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In the Hills of the Shadow of Terror

Kosovo: In plastic tents and dodging snipers, refugees wait for winter.

October 02, 1998|CATHERINE O'NEILL | Catherine O'Neill, a director of the International Rescue Committee, has been in Kosovo to assess the needs of children and families uprooted by the conflict

PRISTINA, Kosovo — What you see and what you hear in Kosovo is contradictory, shocking, disappointing--and in some ways hopeful. On arrival you know that both the U.N. Security Council and NATO have issued ultimatums. There is a possibility of a "military intervention" by NATO forces and the U.N. humanitarian groups are on a "Stage 3" alert. You hear the news that the Serbian parliament has been told by its leadership that the Kosovo "anti-terrorist" action has been completed and that there will be a military withdrawal from Kosovo.

At the same time, a U.S. diplomat describes the attacks on villages that took place the day before you arrive. That evening, an international diplomat tells you that he has spent the day at a site of a gruesome massacre, with old people and babies among the slaughtered.

The next day, you ride out into the countryside. Many houses are shell-pocked or their roofs are burned away. Villages are almost empty of people, and cow carcasses litter the road. With a UNICEF escort, you climb a rocky, muddy, twisting path. After a while, you see hundreds of people, mostly young children, walking around barefoot or in ripped sandals. Mud and feces are everywhere.

Families, many generations and cousins, are sleeping 15 to 20 to a tent. The tents are clear plastic and are given shape by bent saplings that create large tubes. The mothers are desperate to return home, which is just a few miles away down the canyon. Even if their houses are burned, they would rather sleep in the plastic tents in their own yards than up here in these completely inhospitable hills. But every time they try to return, snipers shoot at them, scaring them back.

They are worried about snakes that come at night. One woman who is nine months pregnant has had four forced moves in this summer of terror. She will have to give birth in this canyon. UNICEF later says that five of the 16 babies born in just this hilly region in the past few months died at birth.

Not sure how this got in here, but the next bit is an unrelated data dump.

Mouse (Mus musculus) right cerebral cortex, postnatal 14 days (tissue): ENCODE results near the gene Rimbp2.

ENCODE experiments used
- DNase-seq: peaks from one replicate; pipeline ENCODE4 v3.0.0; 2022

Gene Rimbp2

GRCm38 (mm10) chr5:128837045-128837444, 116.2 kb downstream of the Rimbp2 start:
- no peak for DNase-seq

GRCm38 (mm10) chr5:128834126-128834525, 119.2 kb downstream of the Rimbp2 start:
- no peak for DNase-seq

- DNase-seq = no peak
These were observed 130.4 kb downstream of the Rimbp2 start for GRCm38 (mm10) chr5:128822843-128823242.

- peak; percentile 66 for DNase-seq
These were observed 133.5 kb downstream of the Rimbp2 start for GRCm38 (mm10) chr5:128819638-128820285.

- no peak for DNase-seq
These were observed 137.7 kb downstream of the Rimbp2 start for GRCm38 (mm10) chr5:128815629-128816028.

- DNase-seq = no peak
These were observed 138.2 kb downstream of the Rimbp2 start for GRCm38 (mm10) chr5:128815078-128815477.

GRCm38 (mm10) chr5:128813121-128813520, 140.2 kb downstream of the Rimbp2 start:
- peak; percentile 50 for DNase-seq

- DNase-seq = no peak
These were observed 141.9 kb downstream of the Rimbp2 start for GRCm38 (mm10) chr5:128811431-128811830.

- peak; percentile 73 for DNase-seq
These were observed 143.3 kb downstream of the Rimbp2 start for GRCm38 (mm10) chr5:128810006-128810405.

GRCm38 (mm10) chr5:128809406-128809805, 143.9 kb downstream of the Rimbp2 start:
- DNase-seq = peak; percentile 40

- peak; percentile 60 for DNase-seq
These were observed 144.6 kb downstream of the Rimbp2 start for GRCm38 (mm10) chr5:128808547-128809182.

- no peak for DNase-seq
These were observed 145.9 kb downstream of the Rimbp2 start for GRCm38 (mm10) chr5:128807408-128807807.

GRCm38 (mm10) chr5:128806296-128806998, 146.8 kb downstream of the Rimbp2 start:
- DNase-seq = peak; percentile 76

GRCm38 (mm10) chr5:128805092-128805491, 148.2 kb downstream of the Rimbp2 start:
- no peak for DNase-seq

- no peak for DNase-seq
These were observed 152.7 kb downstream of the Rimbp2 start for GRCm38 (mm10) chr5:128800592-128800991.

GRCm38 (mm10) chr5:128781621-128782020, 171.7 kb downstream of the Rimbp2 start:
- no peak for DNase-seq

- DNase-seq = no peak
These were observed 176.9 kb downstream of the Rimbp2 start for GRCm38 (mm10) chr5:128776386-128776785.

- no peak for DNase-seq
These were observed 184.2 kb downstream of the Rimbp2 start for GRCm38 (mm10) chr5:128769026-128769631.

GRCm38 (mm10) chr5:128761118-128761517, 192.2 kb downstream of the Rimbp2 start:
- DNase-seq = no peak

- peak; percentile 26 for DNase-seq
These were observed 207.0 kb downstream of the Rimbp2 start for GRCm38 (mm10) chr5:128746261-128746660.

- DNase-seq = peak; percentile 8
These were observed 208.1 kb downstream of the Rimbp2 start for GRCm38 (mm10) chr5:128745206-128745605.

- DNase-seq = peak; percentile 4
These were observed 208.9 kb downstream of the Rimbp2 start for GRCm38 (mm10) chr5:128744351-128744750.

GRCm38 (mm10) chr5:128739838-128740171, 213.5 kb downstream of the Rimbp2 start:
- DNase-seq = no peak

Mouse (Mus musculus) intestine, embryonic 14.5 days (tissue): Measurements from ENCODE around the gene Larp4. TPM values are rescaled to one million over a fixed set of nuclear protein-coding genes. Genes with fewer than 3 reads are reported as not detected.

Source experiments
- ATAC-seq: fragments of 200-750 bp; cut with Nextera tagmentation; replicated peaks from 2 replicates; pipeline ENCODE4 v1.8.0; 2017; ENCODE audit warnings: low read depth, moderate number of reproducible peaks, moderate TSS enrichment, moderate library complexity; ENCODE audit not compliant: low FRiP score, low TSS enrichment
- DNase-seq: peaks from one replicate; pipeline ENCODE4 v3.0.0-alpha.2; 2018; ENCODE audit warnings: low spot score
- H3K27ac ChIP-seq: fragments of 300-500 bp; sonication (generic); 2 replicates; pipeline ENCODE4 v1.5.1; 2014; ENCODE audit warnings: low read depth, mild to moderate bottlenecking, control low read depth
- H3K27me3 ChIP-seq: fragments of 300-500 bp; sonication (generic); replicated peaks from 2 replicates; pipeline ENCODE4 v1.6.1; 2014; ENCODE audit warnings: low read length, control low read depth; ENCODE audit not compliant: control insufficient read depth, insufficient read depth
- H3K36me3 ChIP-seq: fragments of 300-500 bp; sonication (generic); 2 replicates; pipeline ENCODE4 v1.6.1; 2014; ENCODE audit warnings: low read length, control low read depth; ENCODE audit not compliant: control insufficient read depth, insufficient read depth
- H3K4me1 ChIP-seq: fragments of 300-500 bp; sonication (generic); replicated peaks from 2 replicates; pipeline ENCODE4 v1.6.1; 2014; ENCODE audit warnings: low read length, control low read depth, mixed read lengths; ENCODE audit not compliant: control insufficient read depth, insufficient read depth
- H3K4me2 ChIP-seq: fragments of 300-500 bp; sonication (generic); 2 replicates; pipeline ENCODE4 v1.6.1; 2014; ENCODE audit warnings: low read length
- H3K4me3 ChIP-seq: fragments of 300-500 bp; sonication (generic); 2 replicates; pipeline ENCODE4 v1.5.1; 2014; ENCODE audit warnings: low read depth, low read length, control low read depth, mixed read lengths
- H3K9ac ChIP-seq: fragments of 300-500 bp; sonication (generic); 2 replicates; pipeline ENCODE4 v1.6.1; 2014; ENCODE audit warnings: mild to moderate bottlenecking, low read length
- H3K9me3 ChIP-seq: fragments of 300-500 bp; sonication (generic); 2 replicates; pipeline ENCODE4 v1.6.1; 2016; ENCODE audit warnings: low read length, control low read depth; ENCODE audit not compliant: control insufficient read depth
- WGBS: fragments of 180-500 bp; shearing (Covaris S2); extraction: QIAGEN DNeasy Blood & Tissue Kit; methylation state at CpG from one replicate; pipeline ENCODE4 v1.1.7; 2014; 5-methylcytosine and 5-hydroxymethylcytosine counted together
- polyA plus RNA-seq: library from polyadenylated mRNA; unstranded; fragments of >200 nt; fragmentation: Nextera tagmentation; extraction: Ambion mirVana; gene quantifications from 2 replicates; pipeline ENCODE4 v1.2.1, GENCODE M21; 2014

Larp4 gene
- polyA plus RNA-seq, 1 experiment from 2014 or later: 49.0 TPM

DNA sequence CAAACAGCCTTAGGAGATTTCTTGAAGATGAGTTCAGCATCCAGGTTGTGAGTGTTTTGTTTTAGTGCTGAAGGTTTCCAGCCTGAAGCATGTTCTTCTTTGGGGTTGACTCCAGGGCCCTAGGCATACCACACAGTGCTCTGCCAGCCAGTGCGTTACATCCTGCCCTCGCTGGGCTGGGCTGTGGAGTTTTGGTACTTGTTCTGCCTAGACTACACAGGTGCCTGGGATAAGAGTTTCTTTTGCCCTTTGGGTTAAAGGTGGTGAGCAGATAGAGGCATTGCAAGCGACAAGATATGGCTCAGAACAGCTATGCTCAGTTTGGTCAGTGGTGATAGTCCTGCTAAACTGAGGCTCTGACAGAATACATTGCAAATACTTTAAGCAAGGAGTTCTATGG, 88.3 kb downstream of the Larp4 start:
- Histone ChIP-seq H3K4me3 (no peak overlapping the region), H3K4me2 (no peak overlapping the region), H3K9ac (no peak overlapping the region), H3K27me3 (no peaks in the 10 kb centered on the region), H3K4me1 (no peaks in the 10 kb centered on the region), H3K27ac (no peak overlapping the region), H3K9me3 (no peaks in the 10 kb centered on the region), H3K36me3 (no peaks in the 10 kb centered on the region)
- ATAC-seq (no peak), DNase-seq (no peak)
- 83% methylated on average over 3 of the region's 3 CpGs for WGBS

There is no school, no latrine system, few clothes. People fled with what they were wearing in summer and have little food. The children have diarrhea from the dirty water and lack of sanitation. Two parents talk of how worried they are because their daughter was vomiting all night. The Mother Teresa Society, the local Albanian social service group, says food must be brought up the canyon at night or when it is foggy so the deliverers will not be shot by snipers.

Doctors who serve these families face loss of their careers and worse. We were told that a few days earlier, a doctor who had delivered babies for the women in the hills had been slain and his body mutilated. Yet there are still Albanian doctors willing to take the risk.

Snow and sleet and cold will soon be upon this terrorized population. The relief aid has been promised: food, blankets, temporary roofing materials, children's shoes, sweaters and books. It is on the high seas, it is in the pipeline, it is promised. But it is not yet here.

Leaving, we meet several older women. They are carrying little buckets of milk. They have walked down this difficult path to their burned and pillaged village to milk their cows. They are carrying their precious cargo up that muddy, rocky path in little plastic pails. They say they have only minutes to milk before the snipers start their work.

Our last bit of news: An International Red Cross vehicle has hit a land mine. A doctor has died, not far away.

The news of the massacres is out. The U.N. Security Council is in emergency session. I hope that members have heard that despite all the outrages and the terror, there are few people here who think that air strikes alone can solve these problems. The babies soon to be born on those hills need political leadership to work out a way for them to be in their cradles safe at home.

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